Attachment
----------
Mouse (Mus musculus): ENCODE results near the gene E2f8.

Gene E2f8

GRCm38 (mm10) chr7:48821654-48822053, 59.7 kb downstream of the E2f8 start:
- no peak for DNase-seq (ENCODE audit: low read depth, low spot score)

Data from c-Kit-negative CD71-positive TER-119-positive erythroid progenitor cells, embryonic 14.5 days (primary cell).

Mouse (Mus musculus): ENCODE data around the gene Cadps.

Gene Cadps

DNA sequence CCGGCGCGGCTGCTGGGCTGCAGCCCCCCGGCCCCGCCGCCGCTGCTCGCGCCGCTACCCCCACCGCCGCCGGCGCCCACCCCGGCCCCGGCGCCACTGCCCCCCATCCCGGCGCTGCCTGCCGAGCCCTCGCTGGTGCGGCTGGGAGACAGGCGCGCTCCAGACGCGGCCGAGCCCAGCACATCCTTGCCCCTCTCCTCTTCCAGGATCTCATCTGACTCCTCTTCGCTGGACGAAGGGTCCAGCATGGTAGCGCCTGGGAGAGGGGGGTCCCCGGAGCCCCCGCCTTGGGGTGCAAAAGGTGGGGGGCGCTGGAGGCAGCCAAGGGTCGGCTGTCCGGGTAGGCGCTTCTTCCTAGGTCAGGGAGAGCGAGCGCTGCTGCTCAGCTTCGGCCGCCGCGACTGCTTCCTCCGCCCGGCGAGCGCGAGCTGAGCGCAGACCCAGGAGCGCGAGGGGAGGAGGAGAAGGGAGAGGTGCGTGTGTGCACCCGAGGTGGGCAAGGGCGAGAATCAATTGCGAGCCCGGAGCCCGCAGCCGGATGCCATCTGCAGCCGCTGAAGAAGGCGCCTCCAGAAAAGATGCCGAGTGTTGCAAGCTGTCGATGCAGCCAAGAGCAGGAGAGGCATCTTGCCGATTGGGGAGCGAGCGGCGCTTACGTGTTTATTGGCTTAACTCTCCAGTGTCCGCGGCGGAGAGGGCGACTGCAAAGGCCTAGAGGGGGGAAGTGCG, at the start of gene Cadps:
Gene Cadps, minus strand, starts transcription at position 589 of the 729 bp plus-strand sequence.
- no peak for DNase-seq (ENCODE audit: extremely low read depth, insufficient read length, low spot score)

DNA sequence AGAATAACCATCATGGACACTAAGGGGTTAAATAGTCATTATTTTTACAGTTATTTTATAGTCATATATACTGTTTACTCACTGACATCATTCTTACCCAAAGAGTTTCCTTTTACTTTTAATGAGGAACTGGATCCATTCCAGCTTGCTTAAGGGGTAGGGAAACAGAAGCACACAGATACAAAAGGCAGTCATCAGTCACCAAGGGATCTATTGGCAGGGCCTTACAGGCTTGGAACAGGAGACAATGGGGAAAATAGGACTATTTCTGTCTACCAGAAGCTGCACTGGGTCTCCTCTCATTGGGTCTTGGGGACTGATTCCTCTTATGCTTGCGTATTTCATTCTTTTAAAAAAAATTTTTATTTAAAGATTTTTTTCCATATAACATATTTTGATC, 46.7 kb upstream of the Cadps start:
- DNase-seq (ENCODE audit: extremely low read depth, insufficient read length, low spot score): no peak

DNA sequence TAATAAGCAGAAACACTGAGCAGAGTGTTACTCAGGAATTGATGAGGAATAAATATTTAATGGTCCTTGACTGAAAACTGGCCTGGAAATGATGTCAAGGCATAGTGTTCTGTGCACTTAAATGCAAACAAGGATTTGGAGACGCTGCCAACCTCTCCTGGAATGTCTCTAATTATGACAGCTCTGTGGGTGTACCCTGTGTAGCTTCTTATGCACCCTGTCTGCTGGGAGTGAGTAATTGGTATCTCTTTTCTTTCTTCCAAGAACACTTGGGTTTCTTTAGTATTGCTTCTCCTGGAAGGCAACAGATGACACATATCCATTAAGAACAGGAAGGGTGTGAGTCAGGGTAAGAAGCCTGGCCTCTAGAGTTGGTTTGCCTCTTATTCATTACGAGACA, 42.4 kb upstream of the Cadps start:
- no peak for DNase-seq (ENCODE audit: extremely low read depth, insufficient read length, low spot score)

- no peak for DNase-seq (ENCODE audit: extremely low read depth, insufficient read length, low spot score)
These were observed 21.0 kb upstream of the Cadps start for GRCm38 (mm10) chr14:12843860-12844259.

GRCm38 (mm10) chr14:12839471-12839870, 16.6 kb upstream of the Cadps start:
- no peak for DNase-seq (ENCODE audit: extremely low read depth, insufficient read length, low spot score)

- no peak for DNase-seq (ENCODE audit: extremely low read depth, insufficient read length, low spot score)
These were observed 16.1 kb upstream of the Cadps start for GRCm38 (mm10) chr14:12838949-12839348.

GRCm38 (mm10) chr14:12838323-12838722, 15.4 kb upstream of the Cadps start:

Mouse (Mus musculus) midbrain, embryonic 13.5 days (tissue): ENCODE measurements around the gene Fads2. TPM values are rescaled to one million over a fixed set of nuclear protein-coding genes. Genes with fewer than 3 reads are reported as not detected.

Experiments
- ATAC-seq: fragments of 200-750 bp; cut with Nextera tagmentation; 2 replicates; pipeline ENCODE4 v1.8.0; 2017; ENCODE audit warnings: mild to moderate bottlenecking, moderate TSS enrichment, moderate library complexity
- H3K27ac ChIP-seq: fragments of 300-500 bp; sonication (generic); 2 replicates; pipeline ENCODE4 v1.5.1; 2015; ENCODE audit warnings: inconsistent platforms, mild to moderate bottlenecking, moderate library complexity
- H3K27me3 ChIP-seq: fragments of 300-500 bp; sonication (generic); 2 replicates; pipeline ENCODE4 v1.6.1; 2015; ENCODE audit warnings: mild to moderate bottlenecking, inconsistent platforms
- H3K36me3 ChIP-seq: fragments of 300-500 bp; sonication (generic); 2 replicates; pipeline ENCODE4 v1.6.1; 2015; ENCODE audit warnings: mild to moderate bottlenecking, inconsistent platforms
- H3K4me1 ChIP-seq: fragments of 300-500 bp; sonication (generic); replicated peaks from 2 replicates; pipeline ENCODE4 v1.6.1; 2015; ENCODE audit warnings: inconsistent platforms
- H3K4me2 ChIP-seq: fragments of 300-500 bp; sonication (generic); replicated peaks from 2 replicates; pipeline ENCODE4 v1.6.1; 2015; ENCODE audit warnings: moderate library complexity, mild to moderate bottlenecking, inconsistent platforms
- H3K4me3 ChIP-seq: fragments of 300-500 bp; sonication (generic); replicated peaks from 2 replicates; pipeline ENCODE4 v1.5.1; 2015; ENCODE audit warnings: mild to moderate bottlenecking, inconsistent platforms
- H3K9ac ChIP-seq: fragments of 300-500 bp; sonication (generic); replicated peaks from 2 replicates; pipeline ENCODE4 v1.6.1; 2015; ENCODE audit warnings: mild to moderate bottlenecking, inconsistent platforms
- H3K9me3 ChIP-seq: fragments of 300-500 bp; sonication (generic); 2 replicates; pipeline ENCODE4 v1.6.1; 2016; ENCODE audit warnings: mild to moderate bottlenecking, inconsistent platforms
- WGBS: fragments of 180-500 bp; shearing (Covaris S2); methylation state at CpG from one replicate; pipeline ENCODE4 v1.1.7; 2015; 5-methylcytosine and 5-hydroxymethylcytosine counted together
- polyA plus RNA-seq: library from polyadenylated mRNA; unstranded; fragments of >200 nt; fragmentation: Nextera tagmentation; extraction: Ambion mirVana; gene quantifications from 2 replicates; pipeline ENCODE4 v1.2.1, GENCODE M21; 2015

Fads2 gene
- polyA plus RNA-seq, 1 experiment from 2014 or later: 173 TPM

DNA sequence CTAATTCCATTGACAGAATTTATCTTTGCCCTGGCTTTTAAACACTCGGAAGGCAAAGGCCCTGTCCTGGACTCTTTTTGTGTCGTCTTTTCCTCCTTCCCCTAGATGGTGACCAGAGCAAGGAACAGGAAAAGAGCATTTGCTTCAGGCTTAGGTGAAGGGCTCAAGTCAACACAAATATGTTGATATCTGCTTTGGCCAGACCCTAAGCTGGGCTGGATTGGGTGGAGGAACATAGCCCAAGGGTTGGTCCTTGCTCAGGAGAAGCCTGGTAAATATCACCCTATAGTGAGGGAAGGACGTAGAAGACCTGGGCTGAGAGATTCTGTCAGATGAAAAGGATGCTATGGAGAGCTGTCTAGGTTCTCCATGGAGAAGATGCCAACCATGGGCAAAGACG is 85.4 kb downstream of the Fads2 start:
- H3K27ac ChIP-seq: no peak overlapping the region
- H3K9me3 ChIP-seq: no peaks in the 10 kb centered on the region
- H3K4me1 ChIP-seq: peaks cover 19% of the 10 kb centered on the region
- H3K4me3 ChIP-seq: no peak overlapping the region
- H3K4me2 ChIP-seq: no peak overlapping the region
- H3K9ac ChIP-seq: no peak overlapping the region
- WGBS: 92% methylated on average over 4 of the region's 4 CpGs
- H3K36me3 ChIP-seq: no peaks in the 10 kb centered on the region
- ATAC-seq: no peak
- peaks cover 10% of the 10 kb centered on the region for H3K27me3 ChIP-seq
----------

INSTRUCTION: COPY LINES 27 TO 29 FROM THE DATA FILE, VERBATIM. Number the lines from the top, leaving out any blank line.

- H3K36me3 ChIP-seq: fragments of 300-500 bp; sonication (generic); 2 replicates; pipeline ENCODE4 v1.6.1; 2015; ENCODE audit warnings: mild to moderate bottlenecking, inconsistent platforms
- H3K4me1 ChIP-seq: fragments of 300-500 bp; sonication (generic); replicated peaks from 2 replicates; pipeline ENCODE4 v1.6.1; 2015; ENCODE audit warnings: inconsistent platforms
- H3K4me2 ChIP-seq: fragments of 300-500 bp; sonication (generic); replicated peaks from 2 replicates; pipeline ENCODE4 v1.6.1; 2015; ENCODE audit warnings: moderate library complexity, mild to moderate bottlenecking, inconsistent platforms